That these modest anticipations were justified and more, need not be said. The “beautiful poesies” came, and so did the various, eloquent, well-considered prose. The people who expected the whole gospel of Transcendentalism may have been disappointed; for the editor gave the magazine more of a literary than philosophical or reformatory tone. That she looked for from others, and was more than willing to welcome. She had a discerning eye for the evils of the time, and a sincere respect for the men and women who were disposed to counteract them. Another extract from her correspondence at this time—1840—taken, like the former, from the second volume of the memoirs, leaves no doubt on this point. After speaking of “the tendency of circumstances,” since the separation from England, “to make our people superficial, irreverent, and more anxious to get a living than to live mentally and morally,” she continues:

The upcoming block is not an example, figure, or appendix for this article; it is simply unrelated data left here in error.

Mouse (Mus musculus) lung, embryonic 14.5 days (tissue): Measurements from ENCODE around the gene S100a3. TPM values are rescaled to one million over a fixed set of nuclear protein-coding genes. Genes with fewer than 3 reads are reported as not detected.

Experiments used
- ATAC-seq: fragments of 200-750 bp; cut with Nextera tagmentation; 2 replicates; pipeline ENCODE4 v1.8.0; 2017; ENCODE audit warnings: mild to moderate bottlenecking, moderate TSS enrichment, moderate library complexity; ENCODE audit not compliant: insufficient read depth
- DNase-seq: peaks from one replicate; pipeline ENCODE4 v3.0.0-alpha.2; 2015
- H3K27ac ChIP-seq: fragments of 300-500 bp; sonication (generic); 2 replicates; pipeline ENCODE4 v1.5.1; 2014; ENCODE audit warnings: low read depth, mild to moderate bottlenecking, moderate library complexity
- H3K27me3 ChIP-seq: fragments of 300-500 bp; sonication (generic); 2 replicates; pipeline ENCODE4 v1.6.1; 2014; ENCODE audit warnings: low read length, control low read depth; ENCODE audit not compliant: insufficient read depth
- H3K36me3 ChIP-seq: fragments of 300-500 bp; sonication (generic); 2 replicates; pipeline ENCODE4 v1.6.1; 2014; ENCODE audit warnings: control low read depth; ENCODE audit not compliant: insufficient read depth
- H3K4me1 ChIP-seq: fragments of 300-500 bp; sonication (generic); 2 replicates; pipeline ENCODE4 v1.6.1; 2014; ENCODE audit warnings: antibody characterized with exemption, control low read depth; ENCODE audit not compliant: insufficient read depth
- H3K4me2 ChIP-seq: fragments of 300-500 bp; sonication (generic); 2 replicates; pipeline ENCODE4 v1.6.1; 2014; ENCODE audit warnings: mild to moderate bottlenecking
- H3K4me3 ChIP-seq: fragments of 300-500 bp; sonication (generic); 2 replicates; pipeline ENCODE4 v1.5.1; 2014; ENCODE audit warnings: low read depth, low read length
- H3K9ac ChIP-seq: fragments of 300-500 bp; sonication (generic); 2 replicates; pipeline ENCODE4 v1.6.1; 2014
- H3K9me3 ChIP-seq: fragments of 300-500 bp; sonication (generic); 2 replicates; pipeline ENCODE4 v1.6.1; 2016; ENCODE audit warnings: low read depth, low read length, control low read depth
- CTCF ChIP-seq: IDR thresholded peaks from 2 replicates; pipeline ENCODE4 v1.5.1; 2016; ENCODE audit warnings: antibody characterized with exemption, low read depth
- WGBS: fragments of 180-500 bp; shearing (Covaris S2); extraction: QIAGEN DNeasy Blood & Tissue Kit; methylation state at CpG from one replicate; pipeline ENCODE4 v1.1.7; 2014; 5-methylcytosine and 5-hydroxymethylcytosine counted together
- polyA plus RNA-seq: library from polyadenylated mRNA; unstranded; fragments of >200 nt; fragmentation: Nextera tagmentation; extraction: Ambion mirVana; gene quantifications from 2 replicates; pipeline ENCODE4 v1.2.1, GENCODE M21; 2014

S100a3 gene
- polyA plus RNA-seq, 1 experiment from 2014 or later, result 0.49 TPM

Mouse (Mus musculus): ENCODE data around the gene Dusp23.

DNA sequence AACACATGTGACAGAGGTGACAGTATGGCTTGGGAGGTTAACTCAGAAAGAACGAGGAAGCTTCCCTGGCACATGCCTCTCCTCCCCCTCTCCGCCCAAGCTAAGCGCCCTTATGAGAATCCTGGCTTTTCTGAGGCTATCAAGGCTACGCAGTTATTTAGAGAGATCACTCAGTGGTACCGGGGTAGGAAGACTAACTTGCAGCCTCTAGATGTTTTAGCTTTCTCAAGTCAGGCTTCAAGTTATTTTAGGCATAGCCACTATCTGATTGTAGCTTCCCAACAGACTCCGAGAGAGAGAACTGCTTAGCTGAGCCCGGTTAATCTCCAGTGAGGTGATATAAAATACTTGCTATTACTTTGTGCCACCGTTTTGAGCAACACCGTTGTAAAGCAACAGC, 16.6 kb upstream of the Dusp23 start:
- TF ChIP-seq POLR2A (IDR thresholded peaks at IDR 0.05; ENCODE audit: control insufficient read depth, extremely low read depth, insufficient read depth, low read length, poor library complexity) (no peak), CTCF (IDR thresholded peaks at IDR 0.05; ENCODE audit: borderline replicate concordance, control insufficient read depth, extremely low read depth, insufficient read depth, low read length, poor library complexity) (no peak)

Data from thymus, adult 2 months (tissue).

“New England is now old enough, some there have leisure enough to look at all this, and the consequence is a violent reaction, in a small minority, against a mode of culture that rears such fruits. They see that political freedom does not necessarily produce liberality of mind, nor freedom in church institutions, vital religion; and, seeing that these changes cannot be wrought from without inwards, they are trying to quicken the soul, that they may work from within outwards. Disgusted with the vulgarity of a commercial aristocracy, they become radicals; disgusted with the materialistic working of “rational” religion they become mystics. They quarrel with all that is because it is not spiritual enough. They would, perhaps, be patient, if they thought this the mere sensuality of childhood in our nation, which it might outgrow; but they think that they see the evil widening, deepening, not only debasing the life, but corrupting the thought of our people; and they feel that if they know not well what should be done, yet that the duty of every good man is to utter a protest against what is done amiss. Is this protest undiscriminating? Are these opinions crude? Do these proceedings threaten to sap the bulwarks on which men at present depend? I confess it all, yet I see in these men promise of a better wisdom than in their opponents. Their hope for man is grounded on his destiny as an immortal soul, and not as a mere comfort-loving inhabitant of earth, or as a subscriber to the social contract. It was not meant that the soul should cultivate the earth, but that the earth should educate and maintain the soul. Man is not made for society, but society is made for man. No institution can be good which does not tend to improve the individual. In these principles I have confidence so profound, that I am not afraid to trust those who hold them, despite their partial views, imperfectly developed characters, and frequent want of practical sagacity. I believe, if they have opportunity to state and discuss their opinions, they will gradually sift them, ascertain their grounds and aims with clearness, and do the work this country needs. I hope for them as for the ‘leaven that is hidden in the bushel of meal till all be leavened.’ The leaven is not good by itself, neither is the meal; let them combine, and we shall yet have bread.”